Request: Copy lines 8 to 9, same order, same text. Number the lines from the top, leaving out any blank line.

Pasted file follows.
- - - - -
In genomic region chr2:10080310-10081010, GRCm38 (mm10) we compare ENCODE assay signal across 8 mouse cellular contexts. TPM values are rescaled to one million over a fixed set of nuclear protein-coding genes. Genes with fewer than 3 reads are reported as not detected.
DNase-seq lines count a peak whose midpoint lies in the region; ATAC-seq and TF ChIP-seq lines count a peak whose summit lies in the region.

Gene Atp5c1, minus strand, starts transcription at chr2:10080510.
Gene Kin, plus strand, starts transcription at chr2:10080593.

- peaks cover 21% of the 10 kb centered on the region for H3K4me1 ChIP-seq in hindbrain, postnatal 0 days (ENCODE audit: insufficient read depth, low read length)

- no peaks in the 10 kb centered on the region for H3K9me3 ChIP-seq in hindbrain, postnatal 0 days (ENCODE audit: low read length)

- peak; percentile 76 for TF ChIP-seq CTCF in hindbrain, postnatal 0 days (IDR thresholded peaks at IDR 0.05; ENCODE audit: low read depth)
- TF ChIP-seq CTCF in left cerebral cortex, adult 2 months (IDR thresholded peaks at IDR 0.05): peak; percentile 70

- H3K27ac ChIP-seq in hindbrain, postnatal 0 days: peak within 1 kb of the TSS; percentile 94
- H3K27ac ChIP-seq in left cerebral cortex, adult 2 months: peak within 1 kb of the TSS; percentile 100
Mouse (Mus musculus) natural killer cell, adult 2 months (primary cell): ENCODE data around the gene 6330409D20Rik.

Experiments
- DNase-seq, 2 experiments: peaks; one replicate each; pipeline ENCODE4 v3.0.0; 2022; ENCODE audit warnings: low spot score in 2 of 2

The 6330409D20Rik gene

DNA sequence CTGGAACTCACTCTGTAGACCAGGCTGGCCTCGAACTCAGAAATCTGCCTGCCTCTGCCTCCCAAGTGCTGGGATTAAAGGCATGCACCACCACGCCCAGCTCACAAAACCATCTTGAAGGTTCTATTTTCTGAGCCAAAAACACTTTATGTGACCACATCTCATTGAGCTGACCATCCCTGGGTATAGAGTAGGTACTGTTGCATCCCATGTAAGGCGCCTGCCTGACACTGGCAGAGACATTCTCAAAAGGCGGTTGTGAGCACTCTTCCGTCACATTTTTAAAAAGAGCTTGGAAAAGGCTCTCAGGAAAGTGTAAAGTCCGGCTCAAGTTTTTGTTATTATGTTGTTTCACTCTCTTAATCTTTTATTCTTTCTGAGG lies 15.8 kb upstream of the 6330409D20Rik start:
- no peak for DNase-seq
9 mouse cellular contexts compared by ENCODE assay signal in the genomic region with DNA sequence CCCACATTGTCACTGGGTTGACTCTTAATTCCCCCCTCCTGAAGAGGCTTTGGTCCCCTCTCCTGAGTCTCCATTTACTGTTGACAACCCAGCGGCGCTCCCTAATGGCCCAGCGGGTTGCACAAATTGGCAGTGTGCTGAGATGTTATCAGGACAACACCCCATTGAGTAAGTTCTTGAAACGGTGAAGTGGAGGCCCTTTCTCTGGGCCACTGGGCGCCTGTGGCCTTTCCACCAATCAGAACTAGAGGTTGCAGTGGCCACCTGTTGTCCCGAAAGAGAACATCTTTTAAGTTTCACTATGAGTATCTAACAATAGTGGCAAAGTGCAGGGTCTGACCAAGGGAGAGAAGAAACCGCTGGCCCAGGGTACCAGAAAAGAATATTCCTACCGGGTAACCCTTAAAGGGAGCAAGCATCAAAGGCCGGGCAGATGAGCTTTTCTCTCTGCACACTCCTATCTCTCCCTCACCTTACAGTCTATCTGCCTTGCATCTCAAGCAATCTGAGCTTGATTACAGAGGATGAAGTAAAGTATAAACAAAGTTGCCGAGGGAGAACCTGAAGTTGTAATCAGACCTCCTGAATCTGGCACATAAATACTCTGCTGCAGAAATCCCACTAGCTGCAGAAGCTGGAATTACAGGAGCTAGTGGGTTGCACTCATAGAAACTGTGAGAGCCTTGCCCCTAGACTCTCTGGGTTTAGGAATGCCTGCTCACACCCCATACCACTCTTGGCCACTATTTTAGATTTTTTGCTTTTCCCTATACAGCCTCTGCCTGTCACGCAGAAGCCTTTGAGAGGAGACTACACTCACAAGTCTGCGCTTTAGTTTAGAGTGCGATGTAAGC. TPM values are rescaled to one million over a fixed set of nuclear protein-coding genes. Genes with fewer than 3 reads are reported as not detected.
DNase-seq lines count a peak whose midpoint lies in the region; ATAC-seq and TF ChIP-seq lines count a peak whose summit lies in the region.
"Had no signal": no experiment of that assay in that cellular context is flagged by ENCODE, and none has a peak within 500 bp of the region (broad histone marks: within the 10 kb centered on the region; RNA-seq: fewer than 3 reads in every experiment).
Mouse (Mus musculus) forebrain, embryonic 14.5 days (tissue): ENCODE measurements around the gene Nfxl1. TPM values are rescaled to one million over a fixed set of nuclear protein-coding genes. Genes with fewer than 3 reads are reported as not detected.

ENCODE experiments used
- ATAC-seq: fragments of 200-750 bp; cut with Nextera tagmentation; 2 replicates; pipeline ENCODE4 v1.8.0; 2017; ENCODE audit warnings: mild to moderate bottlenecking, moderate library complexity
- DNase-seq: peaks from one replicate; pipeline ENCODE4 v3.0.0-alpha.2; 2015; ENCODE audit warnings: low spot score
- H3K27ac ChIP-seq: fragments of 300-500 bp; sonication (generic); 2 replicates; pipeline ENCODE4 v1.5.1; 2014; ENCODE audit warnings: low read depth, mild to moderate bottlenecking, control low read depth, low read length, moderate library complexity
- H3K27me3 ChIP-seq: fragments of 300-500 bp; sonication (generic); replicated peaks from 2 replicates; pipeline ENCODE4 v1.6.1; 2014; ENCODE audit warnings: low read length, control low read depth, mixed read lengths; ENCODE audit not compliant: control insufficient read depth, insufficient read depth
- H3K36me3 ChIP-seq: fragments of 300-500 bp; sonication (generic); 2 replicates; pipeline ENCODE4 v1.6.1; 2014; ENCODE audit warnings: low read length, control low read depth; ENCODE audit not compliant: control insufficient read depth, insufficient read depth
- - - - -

- TF ChIP-seq CTCF in left cerebral cortex, adult 2 months (IDR thresholded peaks at IDR 0.05): peak; percentile 70

- H3K27ac ChIP-seq in hindbrain, postnatal 0 days: peak within 1 kb of the TSS; percentile 94